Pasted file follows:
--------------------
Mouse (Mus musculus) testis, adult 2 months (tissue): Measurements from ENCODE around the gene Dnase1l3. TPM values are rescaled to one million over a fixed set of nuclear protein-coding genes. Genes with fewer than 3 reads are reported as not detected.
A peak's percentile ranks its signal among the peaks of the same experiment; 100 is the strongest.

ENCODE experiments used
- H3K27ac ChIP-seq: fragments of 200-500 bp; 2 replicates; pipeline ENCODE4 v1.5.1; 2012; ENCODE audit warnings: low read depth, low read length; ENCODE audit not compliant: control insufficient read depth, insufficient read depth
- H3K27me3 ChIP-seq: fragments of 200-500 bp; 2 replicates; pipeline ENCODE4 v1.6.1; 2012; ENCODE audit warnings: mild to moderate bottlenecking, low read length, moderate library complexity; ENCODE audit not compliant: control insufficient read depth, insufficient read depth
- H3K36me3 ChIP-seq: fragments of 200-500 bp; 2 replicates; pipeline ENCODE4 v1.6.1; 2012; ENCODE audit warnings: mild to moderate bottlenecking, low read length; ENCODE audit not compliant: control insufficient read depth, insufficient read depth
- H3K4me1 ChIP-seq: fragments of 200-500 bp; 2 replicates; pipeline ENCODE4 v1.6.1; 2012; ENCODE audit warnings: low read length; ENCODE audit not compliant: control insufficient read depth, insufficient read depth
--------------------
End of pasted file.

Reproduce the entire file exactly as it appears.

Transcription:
Mouse (Mus musculus) testis, adult 2 months (tissue): Measurements from ENCODE around the gene Dnase1l3. TPM values are rescaled to one million over a fixed set of nuclear protein-coding genes. Genes with fewer than 3 reads are reported as not detected.
A peak's percentile ranks its signal among the peaks of the same experiment; 100 is the strongest.

ENCODE experiments used
- H3K27ac ChIP-seq: fragments of 200-500 bp; 2 replicates; pipeline ENCODE4 v1.5.1; 2012; ENCODE audit warnings: low read depth, low read length; ENCODE audit not compliant: control insufficient read depth, insufficient read depth
- H3K27me3 ChIP-seq: fragments of 200-500 bp; 2 replicates; pipeline ENCODE4 v1.6.1; 2012; ENCODE audit warnings: mild to moderate bottlenecking, low read length, moderate library complexity; ENCODE audit not compliant: control insufficient read depth, insufficient read depth
- H3K36me3 ChIP-seq: fragments of 200-500 bp; 2 replicates; pipeline ENCODE4 v1.6.1; 2012; ENCODE audit warnings: mild to moderate bottlenecking, low read length; ENCODE audit not compliant: control insufficient read depth, insufficient read depth
- H3K4me1 ChIP-seq: fragments of 200-500 bp; 2 replicates; pipeline ENCODE4 v1.6.1; 2012; ENCODE audit warnings: low read length; ENCODE audit not compliant: control insufficient read depth, insufficient read depth